F.App’x 763, 768 (11th Cir. 2011). Accordingly, all claims against the Moultrie
Police Department are dismissed.
Title VII Claim
To make a prima facie case for Title VII race discrimination, Plaintiff must
show (1) that he is a member of a protected class, (2) that he suffered an
adverse employment action; (3) that the employer treated similarly situated
employees outside his classification more favorably, and (4) that he was qualified
for the position. Holifield v. Reno, 115 F.3d 1555, 1564 (11th Cir. 1997). The City
does not dispute that Plaintiff is a member of a protected class, that he suffered
an adverse employment action, or that he was qualified for his job. The City does
dispute that Plaintiff was subjected to disparate treatment.
During his deposition, Plaintiff testified that Travis Stokes, Kizzie Richard,
and Tamika Scott were all treated more favorably than him. In response, the City
contends that none of these individuals are proper comparators for purposes of
establishing a prima facie case.
To determine whether employees are similarly situated for purposes of
establishing a prima facie case, “it is necessary to consider whether the
employees are involved in or accused of the same or similar conduct and are
disciplined in different ways.” Maniccia v. Brown, 171 F.3d 1364, 1368 (11th Cir.
1999). To properly evaluate comparator evidence, “the quantity and quality of the
comparator’s misconduct [must] be nearly identical to prevent courts from
second-guessing employers’ reasonable decisions and confusing apples and
In McCann v. Tillman, the Eleventh Circuit analyzed a plaintiff’s Title VII
discrimination claim and applied the “nearly identical” standard for comparators.
526 F.3d 1370, 1374 (11th Cir. 2008). The court adopted this standard over the
objection of the plaintiff, who argued for a “similar” standard for comparators. In
adopting the stricter “nearly identical” standard, the Eleventh Circuit recognized
the difficulty faced by the plaintiff in meeting the standard but stated that “we are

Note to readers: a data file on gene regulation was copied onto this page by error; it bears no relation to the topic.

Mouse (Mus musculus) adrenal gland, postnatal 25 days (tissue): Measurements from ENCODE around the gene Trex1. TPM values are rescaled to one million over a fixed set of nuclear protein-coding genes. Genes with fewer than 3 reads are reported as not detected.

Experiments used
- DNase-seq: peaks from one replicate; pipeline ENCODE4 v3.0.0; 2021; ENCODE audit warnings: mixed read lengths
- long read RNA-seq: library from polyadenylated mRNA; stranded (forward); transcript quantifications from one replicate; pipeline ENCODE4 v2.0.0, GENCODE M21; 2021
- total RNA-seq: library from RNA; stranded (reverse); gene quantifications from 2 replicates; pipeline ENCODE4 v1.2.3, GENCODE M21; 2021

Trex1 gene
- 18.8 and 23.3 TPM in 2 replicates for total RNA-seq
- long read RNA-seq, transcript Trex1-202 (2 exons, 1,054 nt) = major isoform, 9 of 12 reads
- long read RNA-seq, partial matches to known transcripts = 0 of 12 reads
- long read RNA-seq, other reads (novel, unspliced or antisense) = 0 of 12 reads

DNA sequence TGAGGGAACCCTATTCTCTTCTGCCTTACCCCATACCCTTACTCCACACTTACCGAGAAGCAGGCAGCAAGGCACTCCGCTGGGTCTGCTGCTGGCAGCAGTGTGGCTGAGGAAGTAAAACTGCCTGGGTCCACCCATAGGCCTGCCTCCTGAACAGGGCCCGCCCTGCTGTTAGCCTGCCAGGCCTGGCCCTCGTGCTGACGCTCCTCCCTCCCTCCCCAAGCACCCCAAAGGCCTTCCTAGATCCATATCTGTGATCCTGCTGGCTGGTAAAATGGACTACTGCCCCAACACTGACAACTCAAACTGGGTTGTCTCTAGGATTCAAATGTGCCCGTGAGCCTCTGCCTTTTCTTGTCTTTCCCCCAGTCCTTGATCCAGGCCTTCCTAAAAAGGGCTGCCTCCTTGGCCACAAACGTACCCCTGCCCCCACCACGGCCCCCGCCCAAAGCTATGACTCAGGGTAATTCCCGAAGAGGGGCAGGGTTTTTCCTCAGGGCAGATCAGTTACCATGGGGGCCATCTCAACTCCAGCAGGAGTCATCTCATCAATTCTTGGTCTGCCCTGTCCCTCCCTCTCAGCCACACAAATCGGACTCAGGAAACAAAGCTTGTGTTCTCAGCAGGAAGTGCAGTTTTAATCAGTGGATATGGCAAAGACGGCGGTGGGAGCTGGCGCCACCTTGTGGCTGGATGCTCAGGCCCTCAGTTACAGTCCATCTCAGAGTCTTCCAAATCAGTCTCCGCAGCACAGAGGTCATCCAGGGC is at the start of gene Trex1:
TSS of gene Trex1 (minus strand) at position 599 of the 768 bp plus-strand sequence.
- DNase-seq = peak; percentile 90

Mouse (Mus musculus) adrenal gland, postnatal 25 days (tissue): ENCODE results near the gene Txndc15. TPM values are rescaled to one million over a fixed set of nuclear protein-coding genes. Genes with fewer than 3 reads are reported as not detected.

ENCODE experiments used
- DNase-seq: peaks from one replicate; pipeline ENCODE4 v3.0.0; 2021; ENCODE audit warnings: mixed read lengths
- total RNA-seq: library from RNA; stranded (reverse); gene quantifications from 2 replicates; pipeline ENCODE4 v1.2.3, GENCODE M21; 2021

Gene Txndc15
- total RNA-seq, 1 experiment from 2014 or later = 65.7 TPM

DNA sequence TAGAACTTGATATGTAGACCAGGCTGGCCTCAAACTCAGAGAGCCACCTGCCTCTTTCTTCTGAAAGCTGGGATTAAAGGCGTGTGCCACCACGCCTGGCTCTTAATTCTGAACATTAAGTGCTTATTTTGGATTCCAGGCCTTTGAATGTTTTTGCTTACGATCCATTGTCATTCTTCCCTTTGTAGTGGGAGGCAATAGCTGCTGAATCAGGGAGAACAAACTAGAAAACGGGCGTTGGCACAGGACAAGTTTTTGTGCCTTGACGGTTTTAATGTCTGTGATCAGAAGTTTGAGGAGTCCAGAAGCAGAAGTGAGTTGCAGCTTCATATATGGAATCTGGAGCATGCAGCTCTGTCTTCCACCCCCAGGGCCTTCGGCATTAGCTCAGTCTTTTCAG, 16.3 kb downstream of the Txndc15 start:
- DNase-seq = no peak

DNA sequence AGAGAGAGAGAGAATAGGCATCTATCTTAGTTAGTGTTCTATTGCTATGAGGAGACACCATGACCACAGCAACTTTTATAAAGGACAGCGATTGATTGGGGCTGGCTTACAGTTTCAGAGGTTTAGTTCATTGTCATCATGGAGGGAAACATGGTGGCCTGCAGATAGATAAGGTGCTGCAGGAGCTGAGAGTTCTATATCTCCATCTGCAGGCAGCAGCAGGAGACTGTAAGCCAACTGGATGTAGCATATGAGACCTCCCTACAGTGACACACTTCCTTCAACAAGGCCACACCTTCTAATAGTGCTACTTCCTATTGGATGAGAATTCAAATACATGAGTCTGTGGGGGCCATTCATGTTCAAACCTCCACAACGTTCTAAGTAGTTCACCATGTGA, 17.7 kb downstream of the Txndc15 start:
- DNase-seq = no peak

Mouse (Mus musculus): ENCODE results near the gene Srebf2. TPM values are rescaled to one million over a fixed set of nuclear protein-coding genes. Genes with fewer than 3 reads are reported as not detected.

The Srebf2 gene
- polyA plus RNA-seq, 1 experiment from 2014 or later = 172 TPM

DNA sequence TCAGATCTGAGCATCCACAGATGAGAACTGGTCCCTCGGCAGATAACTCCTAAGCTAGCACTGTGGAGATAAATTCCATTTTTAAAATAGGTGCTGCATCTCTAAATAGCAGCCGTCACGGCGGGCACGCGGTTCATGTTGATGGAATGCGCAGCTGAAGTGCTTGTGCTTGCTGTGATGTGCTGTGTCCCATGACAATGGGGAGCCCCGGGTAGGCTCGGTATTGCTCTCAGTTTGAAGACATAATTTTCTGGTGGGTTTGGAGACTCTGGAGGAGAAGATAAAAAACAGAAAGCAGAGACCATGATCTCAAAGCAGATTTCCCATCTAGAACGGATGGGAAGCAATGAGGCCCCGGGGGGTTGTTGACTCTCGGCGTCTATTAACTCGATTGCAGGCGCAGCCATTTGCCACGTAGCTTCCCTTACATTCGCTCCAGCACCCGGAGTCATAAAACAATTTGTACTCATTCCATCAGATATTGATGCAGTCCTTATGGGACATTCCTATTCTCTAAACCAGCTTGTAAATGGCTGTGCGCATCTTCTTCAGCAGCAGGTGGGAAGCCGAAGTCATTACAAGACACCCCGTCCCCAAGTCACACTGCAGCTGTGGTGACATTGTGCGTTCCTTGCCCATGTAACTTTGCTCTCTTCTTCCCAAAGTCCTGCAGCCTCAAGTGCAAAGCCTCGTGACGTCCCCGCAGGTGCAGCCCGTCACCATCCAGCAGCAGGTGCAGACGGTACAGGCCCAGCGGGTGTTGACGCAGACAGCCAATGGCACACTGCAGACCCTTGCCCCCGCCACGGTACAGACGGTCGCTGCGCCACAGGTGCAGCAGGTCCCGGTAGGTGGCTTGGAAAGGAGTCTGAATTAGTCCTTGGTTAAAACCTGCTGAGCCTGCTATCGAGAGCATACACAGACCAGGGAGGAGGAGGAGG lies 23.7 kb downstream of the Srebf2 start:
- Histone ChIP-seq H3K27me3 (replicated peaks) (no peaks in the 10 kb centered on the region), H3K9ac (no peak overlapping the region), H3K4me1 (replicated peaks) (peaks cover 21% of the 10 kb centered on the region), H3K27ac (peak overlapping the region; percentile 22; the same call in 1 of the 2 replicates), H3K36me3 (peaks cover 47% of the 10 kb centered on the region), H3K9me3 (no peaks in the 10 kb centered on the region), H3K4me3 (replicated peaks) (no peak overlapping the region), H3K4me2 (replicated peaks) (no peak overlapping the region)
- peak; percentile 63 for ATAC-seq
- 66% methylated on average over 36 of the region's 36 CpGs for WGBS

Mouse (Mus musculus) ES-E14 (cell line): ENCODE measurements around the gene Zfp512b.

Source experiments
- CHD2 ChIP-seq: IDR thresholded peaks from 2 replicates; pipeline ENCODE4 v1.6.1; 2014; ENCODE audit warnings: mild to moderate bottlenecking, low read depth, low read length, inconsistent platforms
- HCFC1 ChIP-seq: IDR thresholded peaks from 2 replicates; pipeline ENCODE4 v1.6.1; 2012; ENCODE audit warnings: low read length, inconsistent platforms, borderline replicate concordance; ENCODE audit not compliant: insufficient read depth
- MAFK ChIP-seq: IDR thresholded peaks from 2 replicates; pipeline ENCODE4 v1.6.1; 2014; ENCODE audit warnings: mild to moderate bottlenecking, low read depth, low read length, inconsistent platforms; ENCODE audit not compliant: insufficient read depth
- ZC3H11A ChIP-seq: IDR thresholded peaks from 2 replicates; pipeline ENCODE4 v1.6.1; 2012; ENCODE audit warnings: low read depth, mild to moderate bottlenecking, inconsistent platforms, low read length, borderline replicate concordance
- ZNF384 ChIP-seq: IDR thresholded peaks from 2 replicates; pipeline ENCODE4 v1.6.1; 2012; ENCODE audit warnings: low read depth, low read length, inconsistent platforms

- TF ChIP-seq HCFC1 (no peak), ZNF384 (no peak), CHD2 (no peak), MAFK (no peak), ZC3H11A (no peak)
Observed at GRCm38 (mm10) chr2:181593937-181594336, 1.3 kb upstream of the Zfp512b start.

bound by precedent to adhere to the ‘nearly identical standard.’” Id. at 1374 n. 4.
Thus, the “nearly identical” standard applies in the present case.
All three of the purported comparators identified by Plaintiff are AfricanAmerican. Plaintiff testified based primarily on hearsay and rumors that Ms. Scott
was involved in two domestic disturbances; that Ms. Richard committed perjury
on two occasions; and that Mr. Stokes was part of a motorcycle gang that was
involved in a disturbance and also fled from a Georgia State Patrol officer while
riding a motorcycle. Plaintiff believed that these officers were not punished for
any of this alleged conduct but offered no direct evidence to support this
As correctly pointed out by the City, none of the alleged incidents involving
Mr. Stokes, Ms. Richard, or Ms. Scott involved participating in an offensive, race9
based “joke” while on duty at the police station. The other three officers’
misconduct is in no way nearly identical to Plaintiff’s misconduct. In fact, the
proper comparator, Ms. Borders, was treated in exactly the same manner as
Plaintiff, in that she also was given one day of Decision Making Leave.
In the Eleventh Circuit, “[i]f a plaintiff fails to show the existence of a
similarly situated employee, summary judgment is appropriate where no other
evidence of discrimination is present.” Coar v. Pemco Aeroplex, Inc., 372 F.App’x
1, 3 (11th Cir. 2010) (quoting Wilson v. B/E Aerospace, Inc., 376 F.3d 1079,
1092 (11th Cir. 2004)). Here, Plaintiff has shown no other evidence of
discrimination. Therefore, the Motion for Summary Judgment on Plaintiff’s Title
VII claim is granted.
42 U.S.C. § 1981 Claim
As the Moultrie Police Department has been dismissed from the case,
Plaintiff’s § 1981 claim remains against the City of Moultrie alone. The City
argues that Plaintiff’s § 1981 claim should be dismissed because such claims
must be brought pursuant to 42 U.S.C. § 1983, as § 1983 provides the exclusive
remedy against state actors for violations of the rights contained in § 1981, and
Plaintiff did not assert a § 1983 claim in his complaint.
The Court agrees with the City that Plaintiff’s § 1981 claim fails as a matter
of law. See Butts v. County of Volusia, 222 F.3d 891, 892-95 (11th Cir. 2000)
(explaining that a claimant cannot proceed with a cause of action against a state
actor based solely on § 1981); Rioux v. City of Atlanta, 520 F.3d 1269, 1273 n. 3
(11th Cir. 2008). Plaintiff cannot bring an independent claim under § 1981
against the City. Thus, the City is entitled to summary judgment on this claim.
For the foregoing reasons, the Court grants Defendant’s Motion for
Summary Judgment. (Doc. 14). The Clerk of Court is directed to enter judgment
in favor of Defendant and to close this case.
SO ORDERED, this 10th day of September, 2014.
s/ Hugh Lawson_______________
HUGH LAWSON, SENIOR JUDGE